The Birds and the Bees – Say it Ain’t So!

The Birds and the Bees – Say it Ain’t So!

I was eleven when I learned about sex. My classmates and I had snuck into an empty classroom at recess, and one of them had drawn diagrams on the chalkboard explaining what a daddy does to a mummy at night to make babies. I was horrified. I mean, we had a kids’ book at home that explained the difference between male and female bodies – it was called Peter and Caroline –  but nothing about how they fit together. (Or maybe I skipped that chapter).

I went running home in tears. “Mummy, Mummy, please, tell me it isn’t true”. I was practically hyperventilating. I tearfully recounted the horror story that was told to me earlier that day. God bless my mum because she kept a straight and serious face throughout while she must have needed to laugh so hard. She took me in her arms, and corrected a few minor details, but said that yes, for the most part, what I had been told was true. I don’t remember anything she said after that, because well, it was disgusting and I was never going to let any man do that to me.


Anyhow. When it came to Kallah classes (where brides learn about the laws of family purity) before my wedding, I pretty much knew the nuts and bolts of marital relations. Just to make sure, my grandma sat me down before my wedding to tell me what to expect. That was a most uncomfortable ten minutes – but one that makes me giggle now, decades later. My Kallah teacher met with me a few times to go over the laws and the traditions, but there was an expectation that I knew what sex was, and that she didn’t have to be the one to tell me what to expect on my wedding night.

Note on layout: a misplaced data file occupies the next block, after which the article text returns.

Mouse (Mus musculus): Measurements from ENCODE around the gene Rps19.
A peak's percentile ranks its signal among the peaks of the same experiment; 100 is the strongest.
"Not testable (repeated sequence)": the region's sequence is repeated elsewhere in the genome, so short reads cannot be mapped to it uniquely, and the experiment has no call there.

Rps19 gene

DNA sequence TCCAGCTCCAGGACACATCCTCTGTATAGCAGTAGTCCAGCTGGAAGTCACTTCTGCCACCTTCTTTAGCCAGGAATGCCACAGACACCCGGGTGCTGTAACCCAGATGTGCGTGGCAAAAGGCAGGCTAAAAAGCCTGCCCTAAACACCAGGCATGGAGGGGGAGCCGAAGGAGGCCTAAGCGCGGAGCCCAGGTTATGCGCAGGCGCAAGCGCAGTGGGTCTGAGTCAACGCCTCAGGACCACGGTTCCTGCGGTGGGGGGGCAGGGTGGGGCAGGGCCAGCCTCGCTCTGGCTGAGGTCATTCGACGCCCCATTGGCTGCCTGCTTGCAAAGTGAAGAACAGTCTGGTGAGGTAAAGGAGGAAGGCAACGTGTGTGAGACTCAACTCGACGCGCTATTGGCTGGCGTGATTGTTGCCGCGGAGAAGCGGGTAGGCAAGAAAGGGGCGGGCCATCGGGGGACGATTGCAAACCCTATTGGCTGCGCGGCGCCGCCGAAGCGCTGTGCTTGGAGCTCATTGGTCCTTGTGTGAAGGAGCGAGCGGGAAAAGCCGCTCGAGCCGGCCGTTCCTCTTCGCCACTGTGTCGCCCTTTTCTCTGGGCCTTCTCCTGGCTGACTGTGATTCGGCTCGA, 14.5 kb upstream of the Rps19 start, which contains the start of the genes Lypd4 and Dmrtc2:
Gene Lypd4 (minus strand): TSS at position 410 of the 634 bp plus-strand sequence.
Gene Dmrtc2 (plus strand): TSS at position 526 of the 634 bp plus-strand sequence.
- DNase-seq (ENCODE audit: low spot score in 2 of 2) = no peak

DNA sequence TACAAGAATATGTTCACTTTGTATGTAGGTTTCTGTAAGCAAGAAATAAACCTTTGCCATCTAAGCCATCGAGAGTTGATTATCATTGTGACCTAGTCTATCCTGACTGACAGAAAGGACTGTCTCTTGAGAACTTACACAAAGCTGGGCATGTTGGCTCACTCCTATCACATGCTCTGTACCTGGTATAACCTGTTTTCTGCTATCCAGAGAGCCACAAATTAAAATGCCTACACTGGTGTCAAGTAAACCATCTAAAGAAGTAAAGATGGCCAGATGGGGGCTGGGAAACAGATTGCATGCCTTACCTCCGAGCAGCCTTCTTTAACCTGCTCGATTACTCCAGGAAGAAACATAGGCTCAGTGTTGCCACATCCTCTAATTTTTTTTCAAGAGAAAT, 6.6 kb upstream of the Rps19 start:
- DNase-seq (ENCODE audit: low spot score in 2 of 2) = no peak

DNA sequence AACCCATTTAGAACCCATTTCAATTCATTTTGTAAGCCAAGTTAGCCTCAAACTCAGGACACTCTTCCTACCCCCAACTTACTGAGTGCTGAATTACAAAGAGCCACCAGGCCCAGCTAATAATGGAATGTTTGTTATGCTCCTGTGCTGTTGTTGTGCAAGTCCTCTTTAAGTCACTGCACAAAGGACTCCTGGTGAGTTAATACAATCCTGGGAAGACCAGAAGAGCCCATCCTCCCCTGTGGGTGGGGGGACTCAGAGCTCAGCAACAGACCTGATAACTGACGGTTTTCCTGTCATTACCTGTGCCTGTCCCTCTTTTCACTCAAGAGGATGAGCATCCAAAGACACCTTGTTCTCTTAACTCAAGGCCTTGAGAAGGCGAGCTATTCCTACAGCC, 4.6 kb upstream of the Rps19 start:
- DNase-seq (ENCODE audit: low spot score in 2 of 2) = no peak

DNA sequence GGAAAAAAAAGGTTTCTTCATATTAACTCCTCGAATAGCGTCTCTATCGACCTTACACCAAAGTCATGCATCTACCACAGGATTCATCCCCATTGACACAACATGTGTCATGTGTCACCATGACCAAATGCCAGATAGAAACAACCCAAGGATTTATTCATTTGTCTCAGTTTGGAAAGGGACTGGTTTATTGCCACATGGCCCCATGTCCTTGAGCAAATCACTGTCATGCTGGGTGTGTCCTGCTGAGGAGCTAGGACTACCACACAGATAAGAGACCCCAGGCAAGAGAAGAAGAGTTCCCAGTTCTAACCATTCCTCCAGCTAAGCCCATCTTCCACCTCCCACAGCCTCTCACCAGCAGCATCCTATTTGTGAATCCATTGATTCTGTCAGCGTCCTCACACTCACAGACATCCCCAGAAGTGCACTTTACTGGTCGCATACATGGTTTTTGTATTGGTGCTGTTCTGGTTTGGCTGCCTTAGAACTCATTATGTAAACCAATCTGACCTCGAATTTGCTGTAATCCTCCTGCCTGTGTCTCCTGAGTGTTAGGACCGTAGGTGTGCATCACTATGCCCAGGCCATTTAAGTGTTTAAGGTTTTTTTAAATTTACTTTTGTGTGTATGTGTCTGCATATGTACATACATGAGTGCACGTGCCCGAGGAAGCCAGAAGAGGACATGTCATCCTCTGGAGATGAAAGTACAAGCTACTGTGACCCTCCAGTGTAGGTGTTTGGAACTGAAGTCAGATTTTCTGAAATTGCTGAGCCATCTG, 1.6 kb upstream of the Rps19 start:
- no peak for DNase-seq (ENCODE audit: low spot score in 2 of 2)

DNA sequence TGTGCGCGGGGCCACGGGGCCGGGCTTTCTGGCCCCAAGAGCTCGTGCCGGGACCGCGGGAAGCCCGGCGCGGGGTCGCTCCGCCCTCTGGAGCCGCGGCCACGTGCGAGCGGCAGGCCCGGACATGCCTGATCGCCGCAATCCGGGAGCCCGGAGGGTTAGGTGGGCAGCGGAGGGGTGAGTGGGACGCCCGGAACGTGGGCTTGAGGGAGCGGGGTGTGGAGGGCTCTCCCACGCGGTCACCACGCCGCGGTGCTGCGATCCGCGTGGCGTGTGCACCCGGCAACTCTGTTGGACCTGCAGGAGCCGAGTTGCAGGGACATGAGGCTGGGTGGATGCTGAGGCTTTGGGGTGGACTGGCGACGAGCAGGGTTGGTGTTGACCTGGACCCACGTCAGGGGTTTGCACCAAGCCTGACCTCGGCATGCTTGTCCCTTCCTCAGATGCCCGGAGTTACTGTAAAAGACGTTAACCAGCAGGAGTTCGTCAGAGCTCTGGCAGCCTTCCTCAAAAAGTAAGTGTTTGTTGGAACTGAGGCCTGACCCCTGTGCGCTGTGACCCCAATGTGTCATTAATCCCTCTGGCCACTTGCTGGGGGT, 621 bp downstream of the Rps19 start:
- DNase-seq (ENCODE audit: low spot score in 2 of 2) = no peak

I listened to this sound clip the other day – Chussen and Kallah Teachers – and I was shocked. I know this piece is satire, or semi-satirical, but one thing that I have known from before is that many many ultra-orthodox / chassidic brides and grooms have no clue what is supposed to happen on their wedding night.

At eleven the idea of sex scared the pants off me (wrong analogy but you get my point) – how can a fully grown person deal with the shock of what sex is when the whole subject has been taboo all their lives? How does one get to marriageable age and know nothing about how babies are made? How does one deal with that – you’re getting married next week. Your husband is going to do x, y, z; or your wife will expect you to do a, b, c.

I just cannot get my head around it. I want to tell myself that these days every bride and groom knows about sex – at least the basic theory. (Although by reading some posts on you wonder what some women have been taught)

How old were you when you learned about sex? Do you remember your reaction?

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  1. Shoshanna says:

    This topic is something that bothers me for many reasons- the main one being how what should be something beautiful and holy and incredibly fulfilling is stolen from so many. I have heard stories you would not believe and would make you cry. You are 100% correct. It is an injustice to keep the sexes so separate and taboo and then expect a man and woman who have never touched a non family member to behave most intimately and to have it be a positive experience. There must be much more openness and education

    • Agreed. Especially when compared to other religions, we’re so much more sex positive. What other religions have a marriage document that says a husband must pleasure his wife sexually?!

  2. Trip'n Mommy says: